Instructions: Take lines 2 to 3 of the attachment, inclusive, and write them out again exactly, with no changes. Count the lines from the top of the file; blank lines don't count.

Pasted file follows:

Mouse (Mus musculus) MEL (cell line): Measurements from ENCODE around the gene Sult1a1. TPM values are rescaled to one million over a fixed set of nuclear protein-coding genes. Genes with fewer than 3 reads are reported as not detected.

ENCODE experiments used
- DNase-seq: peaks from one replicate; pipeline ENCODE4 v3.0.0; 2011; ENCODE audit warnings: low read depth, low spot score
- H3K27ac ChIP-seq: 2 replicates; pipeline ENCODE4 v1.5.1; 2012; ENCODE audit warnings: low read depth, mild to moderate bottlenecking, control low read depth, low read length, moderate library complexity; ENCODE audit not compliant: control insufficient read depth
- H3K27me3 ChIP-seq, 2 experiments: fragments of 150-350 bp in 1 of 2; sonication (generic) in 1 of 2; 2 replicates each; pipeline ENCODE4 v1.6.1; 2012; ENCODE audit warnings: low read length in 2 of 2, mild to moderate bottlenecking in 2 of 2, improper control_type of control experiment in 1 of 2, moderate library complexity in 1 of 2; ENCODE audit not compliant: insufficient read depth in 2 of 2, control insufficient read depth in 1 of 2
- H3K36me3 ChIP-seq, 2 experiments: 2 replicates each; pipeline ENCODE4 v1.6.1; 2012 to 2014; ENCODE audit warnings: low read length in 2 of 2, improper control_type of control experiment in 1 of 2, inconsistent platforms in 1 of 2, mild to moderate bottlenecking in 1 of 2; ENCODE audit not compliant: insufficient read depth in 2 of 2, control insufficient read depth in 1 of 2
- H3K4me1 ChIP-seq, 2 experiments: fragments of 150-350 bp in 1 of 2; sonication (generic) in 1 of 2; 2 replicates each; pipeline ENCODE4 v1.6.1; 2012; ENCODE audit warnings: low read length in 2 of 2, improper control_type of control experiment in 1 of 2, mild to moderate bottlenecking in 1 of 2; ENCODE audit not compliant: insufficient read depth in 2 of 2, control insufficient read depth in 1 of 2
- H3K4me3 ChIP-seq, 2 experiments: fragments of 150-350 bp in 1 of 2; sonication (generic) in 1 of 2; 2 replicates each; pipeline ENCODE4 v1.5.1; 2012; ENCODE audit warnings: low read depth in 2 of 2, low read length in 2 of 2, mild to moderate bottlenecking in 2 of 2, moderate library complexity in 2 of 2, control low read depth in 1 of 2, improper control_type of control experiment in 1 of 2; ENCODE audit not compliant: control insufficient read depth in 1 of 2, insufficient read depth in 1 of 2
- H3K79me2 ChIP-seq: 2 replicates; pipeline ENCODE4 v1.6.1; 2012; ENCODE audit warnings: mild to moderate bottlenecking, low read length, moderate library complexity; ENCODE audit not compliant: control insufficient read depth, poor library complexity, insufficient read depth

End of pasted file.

ENCODE experiments used
- DNase-seq: peaks from one replicate; pipeline ENCODE4 v3.0.0; 2011; ENCODE audit warnings: low read depth, low spot score